Jumanji (1995)

Jumanji (1995)
  • Time: 104 min
  • Genre: Adventure | Family | Fantasy
  • Director: Joe Johnston
  • Cast: Robin Williams, Kirsten Dunst, Bonnie Hunt


When young Alan Parrish discovers a mysterious board game, he doesn’t realize its unimaginable powers until he is magically transported–before the startled eyes of his friend Sarah–into the untamed jungles of Jumanji! There he remains for 26 years until he is freed from the game’s spell by two unsuspecting children. Now a grown man, Alan reunites with Sarah and, together with Judy and Peter, tries to outwit the game’s powerful forces.

One comment

  • Watched this on TV where it was aired as a tribute to the late Robin Williams. It’s an enjoyable family-entertainment fantasy adventure with Williams playing a grown man who as a boy was sucked into a mysterious, dark board game called Jumanji, freed years later by a couple of young children who happen upon the game when they move into Williams’s character by this time run-down house. Along with Williams also fully-grown girl friend of the time Kirsten Dunst, the four of them brave everything the game throws at them to finish it and free Williams to return to his old life.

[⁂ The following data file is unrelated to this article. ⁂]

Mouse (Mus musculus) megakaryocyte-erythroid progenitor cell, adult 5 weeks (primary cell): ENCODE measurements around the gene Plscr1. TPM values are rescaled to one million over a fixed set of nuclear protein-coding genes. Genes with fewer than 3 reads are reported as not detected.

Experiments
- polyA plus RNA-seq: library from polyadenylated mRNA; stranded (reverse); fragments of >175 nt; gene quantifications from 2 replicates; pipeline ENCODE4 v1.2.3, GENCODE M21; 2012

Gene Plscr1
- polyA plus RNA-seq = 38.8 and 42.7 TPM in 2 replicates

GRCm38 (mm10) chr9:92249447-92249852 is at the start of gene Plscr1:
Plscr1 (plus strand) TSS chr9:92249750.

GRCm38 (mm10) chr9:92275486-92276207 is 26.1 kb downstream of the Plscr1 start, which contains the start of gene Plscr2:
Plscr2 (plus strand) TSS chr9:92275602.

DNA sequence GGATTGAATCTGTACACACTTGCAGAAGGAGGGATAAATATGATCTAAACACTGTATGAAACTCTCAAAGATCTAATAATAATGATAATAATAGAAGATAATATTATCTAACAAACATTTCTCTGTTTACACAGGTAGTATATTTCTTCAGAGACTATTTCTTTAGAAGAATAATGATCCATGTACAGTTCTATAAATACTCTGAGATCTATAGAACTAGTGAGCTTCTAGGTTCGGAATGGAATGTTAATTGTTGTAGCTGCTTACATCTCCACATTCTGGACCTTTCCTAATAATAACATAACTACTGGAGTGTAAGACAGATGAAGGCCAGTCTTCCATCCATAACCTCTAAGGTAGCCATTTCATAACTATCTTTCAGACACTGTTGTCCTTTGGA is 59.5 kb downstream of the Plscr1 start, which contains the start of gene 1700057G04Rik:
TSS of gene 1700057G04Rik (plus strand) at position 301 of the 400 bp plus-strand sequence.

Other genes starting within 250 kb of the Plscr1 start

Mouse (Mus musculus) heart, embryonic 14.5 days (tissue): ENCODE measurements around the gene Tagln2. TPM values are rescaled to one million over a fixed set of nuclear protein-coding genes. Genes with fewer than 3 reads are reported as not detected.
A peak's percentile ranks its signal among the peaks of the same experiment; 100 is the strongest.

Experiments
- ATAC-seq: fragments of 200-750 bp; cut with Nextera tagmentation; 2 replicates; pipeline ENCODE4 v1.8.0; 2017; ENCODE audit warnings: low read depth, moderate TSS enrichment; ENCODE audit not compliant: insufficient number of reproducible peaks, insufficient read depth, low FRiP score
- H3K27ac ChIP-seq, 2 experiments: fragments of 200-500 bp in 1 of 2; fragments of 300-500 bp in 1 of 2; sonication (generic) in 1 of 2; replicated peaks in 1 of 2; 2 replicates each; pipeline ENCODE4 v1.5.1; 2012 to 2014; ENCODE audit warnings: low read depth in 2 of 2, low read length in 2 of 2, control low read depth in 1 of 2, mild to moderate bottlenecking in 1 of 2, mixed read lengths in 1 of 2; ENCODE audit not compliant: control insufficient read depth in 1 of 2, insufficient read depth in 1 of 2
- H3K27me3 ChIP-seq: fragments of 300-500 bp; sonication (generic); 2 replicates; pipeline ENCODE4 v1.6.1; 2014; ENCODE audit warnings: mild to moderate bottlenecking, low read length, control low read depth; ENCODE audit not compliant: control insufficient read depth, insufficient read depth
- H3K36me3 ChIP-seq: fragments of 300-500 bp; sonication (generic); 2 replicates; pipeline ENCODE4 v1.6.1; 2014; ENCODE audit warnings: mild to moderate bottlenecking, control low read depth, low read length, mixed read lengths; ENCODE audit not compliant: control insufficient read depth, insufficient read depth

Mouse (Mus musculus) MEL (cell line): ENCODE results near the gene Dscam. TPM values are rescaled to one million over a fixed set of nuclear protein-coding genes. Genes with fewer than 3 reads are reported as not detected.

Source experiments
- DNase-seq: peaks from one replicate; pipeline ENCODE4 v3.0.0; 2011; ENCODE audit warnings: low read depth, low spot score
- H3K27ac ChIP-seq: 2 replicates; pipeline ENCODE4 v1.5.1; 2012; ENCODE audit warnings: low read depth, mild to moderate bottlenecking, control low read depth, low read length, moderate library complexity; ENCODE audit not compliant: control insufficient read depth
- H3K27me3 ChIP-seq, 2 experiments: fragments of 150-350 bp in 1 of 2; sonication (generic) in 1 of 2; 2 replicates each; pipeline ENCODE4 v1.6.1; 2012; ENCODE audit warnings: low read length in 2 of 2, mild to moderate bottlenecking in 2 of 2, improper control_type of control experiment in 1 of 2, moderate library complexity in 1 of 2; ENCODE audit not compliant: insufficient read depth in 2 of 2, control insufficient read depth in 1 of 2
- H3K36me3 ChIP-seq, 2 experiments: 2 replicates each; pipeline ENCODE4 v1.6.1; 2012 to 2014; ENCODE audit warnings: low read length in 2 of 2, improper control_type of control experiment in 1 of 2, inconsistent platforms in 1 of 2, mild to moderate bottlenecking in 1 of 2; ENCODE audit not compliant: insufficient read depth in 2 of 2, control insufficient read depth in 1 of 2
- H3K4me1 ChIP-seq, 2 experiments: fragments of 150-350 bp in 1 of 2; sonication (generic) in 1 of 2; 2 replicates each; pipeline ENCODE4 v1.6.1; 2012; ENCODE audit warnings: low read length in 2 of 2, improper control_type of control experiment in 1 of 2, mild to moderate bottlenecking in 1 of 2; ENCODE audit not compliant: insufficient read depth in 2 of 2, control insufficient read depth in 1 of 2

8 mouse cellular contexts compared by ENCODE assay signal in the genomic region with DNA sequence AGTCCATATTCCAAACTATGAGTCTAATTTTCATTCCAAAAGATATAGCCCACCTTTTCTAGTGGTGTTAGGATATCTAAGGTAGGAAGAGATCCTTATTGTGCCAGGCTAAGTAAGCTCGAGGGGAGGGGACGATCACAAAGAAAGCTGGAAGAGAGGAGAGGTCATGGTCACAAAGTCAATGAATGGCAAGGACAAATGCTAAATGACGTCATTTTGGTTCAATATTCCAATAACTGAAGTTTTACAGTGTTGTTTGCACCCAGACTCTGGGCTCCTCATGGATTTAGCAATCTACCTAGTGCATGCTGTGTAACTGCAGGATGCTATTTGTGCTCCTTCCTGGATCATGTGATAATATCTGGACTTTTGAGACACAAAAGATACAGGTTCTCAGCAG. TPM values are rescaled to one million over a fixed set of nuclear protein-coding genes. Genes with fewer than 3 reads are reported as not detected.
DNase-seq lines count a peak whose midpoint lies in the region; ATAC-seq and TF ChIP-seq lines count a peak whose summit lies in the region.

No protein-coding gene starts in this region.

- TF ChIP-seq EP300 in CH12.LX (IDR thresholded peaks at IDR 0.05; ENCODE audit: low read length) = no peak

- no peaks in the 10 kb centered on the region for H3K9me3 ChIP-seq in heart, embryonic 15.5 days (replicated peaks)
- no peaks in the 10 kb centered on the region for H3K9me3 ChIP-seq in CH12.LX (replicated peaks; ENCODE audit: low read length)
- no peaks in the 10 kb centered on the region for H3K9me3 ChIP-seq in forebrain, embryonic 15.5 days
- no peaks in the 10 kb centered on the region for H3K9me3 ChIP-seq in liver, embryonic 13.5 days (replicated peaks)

And does the game throw everything at them! Crazy monkeys, a roaring lion, a jungle which comes to life, hordes of stampeding elephants zebras and rhinos and one very persistent big game hunter. A veritable special effects fest, while the plot amounts to no more than awaiting the outcome of the next roll of the dice on the board, it all makes for good clean exciting fun and who amongst us as never enjoyed playing a board game as a child. The back stories about Williams being bullied as a child, having a fractious relationship with his dad and his adult wooing of Dunst are lightly drawn but all of course resolved happily ever after by the end.

    Williams is fine after he makes his delayed first appearance, portraying yet again a child trapped in a man’s body just as he did in a line going back through Peter Pan in “Hook”, “Popeye” all the way to his breakout part in “Mork and Mindy”. Dunst offers good support and the kids aren’t too gauche and sentimental either. Nice to see “Cheers” Bebe Neuwirth get a decent part too.

    I wouldn’t call it Robin Williams defining role but as an update on the old children’s matinée features, this was an entertaining feature made the better by Williams engaging performance.

    R.I.P. to him.

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